Turning the Corner: Progress Is Not Dead, Trump Is Not the Future
The voters of Los Angeles have taken a stand — and the world should pay heed.
“Measure S,” the ballot initiative defeated in Tuesday’s election, was not just a local issue. True, it would only have halted high-rise construction in one city. But like Brexit, like the election of Donald Trump, its effect would have been global.
These three campaigns, for all their differences, shared one common denominator: a fundamental fear of change.
They all had some reasonable motivations. For Brexit, it was a sluggish European Union that seemed to be holding back the British economy. For Trump, it was deindustrialization and a generation of lost jobs that aren’t coming back. For Measure S, it was an outdated planning code and conflicts of interest between developers and City Council.
But stopping progress in its tracks is not a solution for any of these problems.
In these elections, we have witnessed three desperate attempts to cling to the past. To return to simpler times. To strip the new and the different — the crowds of many colors, the downtowns of many skyscrapers, the bathrooms of many identities — from the progressive, modern tapestry of the twenty-first century.
To withdraw from the world. No more people coming in, no more money going out — from cities or countries. At least, that’s what they said would happen.
And why not pine for yesteryear? Real people have been disaffected by the relentless march of expansion. The middle-aged, middle-skilled Rust Belt worker has been abandoned by neoliberal economists who touted globalization without redistribution. The close-knit, low-income community has been abandoned by trickle-down urbanists who promoted gentrification without inclusion.
So they tried to roll back the tides with blunt opposition and blanket bans, walls but not buildings, preservation instead of improvement.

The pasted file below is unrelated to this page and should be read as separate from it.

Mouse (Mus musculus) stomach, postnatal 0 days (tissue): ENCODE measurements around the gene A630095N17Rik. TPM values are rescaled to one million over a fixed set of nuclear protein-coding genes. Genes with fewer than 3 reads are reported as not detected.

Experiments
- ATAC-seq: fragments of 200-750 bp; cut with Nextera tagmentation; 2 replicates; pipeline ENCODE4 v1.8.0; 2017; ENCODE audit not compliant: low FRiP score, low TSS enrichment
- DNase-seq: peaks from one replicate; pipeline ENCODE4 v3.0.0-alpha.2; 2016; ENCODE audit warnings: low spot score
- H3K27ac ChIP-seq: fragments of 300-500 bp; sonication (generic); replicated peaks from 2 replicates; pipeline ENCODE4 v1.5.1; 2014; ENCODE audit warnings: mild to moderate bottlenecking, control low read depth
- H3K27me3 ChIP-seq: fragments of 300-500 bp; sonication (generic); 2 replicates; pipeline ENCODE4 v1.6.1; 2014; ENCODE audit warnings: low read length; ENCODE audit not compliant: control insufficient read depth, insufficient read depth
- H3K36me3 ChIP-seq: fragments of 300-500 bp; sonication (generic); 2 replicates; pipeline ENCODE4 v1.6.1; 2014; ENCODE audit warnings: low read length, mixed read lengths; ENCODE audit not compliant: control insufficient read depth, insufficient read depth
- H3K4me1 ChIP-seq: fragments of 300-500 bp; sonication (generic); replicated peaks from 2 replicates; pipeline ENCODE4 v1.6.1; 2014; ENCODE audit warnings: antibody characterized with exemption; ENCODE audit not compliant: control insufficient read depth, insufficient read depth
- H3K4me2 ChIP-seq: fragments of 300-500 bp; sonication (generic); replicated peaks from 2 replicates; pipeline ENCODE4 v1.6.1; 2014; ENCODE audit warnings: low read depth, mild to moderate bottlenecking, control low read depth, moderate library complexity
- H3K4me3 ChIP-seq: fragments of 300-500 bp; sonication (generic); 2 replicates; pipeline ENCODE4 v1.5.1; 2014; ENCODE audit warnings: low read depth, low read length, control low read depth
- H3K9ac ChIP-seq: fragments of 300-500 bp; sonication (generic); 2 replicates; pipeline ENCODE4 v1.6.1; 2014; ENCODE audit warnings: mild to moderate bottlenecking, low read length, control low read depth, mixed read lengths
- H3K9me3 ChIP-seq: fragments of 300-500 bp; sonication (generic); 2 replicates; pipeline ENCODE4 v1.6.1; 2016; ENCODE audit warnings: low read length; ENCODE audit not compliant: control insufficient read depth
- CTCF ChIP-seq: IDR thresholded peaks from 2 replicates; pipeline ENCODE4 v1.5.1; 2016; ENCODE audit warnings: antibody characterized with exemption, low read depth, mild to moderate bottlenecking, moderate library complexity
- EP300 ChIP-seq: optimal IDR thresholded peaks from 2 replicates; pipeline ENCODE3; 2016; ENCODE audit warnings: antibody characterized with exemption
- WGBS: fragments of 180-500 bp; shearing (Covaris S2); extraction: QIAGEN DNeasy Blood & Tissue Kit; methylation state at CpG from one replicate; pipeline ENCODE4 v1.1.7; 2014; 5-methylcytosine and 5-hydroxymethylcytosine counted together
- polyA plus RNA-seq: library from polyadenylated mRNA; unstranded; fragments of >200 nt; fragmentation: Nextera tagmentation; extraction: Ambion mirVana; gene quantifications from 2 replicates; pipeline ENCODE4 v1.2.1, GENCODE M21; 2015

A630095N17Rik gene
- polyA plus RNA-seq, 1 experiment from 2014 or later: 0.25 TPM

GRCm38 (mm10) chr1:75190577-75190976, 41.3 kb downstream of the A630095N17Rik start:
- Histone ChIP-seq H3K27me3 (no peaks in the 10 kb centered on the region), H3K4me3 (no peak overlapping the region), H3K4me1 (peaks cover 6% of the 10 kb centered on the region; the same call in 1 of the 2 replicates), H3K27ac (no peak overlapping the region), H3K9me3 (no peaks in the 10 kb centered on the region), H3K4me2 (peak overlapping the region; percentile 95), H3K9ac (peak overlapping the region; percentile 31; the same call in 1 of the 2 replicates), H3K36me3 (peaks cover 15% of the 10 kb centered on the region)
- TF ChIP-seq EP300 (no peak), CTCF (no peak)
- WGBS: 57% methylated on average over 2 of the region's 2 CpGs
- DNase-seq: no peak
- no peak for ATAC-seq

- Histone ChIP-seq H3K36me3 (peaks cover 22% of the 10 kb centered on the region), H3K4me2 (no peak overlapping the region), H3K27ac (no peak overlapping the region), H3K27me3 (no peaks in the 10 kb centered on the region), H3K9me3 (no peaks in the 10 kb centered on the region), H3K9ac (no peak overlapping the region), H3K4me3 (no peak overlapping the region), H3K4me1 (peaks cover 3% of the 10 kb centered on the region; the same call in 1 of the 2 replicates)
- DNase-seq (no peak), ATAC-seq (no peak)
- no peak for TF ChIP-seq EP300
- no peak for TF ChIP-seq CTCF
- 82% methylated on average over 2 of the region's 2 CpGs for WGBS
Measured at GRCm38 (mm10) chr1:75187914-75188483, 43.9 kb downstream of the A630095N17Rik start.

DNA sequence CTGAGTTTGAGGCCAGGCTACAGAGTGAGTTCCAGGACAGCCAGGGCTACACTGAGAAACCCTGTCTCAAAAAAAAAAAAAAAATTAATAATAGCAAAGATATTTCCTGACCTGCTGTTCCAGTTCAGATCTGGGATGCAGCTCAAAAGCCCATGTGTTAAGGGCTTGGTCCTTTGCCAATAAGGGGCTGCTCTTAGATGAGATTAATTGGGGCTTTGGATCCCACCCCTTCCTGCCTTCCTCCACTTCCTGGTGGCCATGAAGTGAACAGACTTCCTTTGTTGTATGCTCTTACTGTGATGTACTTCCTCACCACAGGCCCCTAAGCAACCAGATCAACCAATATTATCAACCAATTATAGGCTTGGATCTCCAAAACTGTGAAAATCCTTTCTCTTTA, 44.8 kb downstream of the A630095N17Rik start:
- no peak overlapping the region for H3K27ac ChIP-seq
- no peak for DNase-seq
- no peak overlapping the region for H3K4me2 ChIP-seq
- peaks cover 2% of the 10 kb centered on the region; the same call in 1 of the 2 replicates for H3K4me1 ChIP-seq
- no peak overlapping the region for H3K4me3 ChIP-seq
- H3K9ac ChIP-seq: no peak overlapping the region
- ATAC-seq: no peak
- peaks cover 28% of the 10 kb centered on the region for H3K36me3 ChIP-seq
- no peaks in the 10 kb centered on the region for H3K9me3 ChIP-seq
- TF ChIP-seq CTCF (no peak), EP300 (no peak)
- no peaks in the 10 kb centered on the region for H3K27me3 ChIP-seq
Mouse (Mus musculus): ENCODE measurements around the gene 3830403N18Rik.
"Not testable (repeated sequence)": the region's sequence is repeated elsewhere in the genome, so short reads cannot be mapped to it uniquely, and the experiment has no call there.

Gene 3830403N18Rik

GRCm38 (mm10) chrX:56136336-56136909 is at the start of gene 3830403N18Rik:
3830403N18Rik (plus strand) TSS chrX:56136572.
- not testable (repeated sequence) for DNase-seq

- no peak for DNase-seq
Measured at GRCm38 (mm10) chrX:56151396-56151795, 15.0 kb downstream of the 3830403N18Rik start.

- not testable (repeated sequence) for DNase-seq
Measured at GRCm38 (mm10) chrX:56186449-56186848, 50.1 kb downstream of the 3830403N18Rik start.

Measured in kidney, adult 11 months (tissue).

That’s what we really need, isn’t it? Improvement?
We need more consumers to buy our products, more scientists to invent life-saving technologies, more workers to pay taxes. We need more immigration, not less.
We need more apartments that people can afford, more proximity for people to commute, more residents to pay local taxes. We need more housing units, not fewer.
But crucially, we need to reach out to those whose needs have gone unmet for so long. Nearly a third of the electorate voted for Measure S. Many of them have legitimate demands: less congested streets, lower housing costs, a development process that doesn’t take place in backrooms where campaign contributions buy access.
Let LA’s decision be an opportunity to tackle these challenges, not to sweep them aside. Let it also be a beacon, a ray of hope, for all who despair from stifled progress and insular demagoguery around the world.
It would be irresponsible to equate these votes in all aspects — to say, falsely, that the misogyny or racism of one campaign applies equally to another — but we must learn from common themes; indeed, from common voices shouting to be heard. There is suffering, and it cannot be redressed by returning to the status quo. But it must be redressed.
We will build in Los Angeles. We will grow, and we will progress, and with your help, we will do it better than we did it before.